It's a sweet deal for Amazon.com Inc. Chief Executive Jeffrey P. Bezos and 500,000 of his closest friends. Those buddies--mostly Web sites too tiny to sell their own merchandise--send prospective buyers of books and CDs to Amazon's site. In return, Bezos pays them up to 15% of sales, and Amazon gets new customers for a pittance--keeping its overall cost to acquire them to $19 each, less than half the online average.
Since copied by hundreds of sites from CDNow to arch-rival Barnesandnoble.com, the program is just one example of how the e-commerce king is blazing new trails in electronic marketing. Bezos' essential insight: Building a brand and getting people to buy depends not on blaring Super Bowl ads, but squarely on creating a seamless buying experience that spurs people to tell others about it. On the Web, says market researcher Patricia Seybold, "it's the customer experience that creates the brand."
Amazon's all-out approach, which includes spending $300 million on warehouses, remains highly controversial. Investors weary of its continuing losses have knocked its stock down by more than 60% since last December. Amazon's successful marketing has provided one big edge, however: the best-known brand in e-commerce. So, despite a recent slowdown, Amazon's sales still grew by 84% in the second quarter, on pace to hit $2.8 billion this year.
Amazon uses its distribution and customer service as marketing weapons. In July, just hours after the new Harry Potter book came out, Amazon arranged Saturday delivery of 250,000 copies to eager readers at no extra cost. Besides netting new customers for less than $10 a head, Amazon forged a lot of consumer goodwill: Kids kept giving Federal Express Corp. drivers hugs. Says David Risher, senior vice-president for Amazon's U.S. retail group: "That can do the work of 10 Super Bowl ads."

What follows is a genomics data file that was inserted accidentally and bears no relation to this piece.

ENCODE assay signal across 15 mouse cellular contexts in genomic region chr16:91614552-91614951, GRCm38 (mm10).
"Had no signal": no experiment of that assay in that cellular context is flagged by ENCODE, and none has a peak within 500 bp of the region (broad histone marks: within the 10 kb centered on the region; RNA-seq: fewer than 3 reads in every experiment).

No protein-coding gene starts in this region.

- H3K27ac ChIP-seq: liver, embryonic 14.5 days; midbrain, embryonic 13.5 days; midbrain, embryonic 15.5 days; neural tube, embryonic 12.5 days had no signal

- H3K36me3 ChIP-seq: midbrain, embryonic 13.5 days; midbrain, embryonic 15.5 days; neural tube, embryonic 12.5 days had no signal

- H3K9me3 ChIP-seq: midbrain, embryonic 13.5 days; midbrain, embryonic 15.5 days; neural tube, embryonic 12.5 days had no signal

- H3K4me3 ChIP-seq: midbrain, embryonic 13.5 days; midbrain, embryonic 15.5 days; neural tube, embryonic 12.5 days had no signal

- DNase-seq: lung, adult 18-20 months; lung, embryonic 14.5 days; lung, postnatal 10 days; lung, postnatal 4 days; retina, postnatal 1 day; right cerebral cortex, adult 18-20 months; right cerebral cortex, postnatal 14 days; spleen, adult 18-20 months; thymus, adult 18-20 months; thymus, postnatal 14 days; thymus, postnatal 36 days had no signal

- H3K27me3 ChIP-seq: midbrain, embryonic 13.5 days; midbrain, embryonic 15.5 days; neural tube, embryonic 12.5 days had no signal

After their first purchase, customers see another marketing innovation: product recommendations personalized to their tastes. Web-traffic tracker Nielsen/NetRatings says last year, 8% of visitors to Amazon.com bought something--double the rate of nonpersonalized sites. Essentially, Amazon creates a unique store for each returning customer.
Amazon had fallen short in providing a reason for people to keep coming back even without a purchase in mind. So it recently added new features to get visitors more involved, from customer reviews to discussion groups. "They make me feel part of a community," says Bonny Holder, a writer in Cedar Crest, N.M., who volunteers book and CD reviews and spends up to $50 a month at the site. To fulfill its promise, however, Amazon must keep creating more of that marketing magic.